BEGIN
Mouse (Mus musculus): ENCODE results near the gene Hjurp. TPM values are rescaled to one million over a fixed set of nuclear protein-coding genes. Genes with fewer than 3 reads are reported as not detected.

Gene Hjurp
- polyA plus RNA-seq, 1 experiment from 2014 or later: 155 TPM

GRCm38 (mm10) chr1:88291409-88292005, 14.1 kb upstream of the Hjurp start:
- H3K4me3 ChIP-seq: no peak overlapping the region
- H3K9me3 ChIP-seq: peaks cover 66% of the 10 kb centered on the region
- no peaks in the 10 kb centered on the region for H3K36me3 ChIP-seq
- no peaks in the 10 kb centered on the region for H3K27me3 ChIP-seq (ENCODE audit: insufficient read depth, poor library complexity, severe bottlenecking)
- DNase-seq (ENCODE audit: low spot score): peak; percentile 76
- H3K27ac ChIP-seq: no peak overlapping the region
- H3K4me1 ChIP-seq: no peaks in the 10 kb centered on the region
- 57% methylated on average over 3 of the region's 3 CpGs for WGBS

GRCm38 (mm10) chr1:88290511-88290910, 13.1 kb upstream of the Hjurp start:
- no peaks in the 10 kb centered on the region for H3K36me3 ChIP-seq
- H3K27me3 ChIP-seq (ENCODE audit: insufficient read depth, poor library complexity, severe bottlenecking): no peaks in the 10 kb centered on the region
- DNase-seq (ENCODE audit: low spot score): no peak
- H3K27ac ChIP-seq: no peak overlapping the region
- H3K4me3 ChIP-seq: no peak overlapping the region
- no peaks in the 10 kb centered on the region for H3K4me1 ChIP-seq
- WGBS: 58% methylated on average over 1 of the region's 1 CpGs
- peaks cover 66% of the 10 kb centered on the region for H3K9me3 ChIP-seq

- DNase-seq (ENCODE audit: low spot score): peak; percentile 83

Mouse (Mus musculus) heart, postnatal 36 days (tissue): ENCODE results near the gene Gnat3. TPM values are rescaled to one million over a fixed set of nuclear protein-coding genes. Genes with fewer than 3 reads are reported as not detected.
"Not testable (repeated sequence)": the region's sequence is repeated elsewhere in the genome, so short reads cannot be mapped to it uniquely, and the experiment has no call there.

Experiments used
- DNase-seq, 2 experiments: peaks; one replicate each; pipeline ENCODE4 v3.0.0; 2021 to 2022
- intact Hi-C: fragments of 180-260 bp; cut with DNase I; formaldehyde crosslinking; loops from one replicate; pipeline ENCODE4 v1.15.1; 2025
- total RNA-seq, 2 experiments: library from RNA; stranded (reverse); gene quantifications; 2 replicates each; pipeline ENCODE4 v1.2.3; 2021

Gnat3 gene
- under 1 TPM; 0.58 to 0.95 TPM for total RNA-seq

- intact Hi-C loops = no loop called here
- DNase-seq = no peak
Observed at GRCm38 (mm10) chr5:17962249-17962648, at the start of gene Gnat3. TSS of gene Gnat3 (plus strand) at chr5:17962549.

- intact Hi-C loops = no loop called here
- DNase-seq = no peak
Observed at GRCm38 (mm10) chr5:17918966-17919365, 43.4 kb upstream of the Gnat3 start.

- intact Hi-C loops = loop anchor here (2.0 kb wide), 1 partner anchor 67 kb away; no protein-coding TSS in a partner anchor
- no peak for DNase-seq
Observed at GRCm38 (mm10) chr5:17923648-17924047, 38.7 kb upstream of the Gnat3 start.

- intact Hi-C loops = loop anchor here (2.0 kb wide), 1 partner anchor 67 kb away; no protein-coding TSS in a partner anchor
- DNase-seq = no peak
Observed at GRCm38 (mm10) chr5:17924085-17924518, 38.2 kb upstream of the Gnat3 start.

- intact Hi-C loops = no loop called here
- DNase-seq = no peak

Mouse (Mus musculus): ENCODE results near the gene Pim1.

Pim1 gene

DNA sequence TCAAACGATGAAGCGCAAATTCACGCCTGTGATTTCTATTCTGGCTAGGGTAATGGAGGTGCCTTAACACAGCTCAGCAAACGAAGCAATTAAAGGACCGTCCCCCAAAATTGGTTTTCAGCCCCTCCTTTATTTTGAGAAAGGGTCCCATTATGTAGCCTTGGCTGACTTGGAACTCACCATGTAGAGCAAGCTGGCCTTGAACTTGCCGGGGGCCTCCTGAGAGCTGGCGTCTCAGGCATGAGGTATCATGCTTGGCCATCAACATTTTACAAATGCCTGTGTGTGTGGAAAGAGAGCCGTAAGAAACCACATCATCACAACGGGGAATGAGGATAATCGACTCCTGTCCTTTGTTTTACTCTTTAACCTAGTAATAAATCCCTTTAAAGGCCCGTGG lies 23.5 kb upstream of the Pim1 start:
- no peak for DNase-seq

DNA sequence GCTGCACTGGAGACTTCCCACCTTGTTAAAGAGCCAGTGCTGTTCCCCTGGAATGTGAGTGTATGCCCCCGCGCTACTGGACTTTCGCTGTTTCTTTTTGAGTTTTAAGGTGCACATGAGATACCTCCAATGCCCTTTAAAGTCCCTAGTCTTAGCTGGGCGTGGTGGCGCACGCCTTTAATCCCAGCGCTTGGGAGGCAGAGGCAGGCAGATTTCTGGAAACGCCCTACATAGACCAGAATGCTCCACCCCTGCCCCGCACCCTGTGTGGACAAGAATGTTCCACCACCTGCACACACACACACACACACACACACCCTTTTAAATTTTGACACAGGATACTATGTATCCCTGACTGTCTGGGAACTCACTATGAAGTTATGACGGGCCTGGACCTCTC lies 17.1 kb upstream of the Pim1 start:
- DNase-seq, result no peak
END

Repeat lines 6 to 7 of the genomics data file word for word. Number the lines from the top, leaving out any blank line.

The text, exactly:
- H3K9me3 ChIP-seq: peaks cover 66% of the 10 kb centered on the region
- no peaks in the 10 kb centered on the region for H3K36me3 ChIP-seq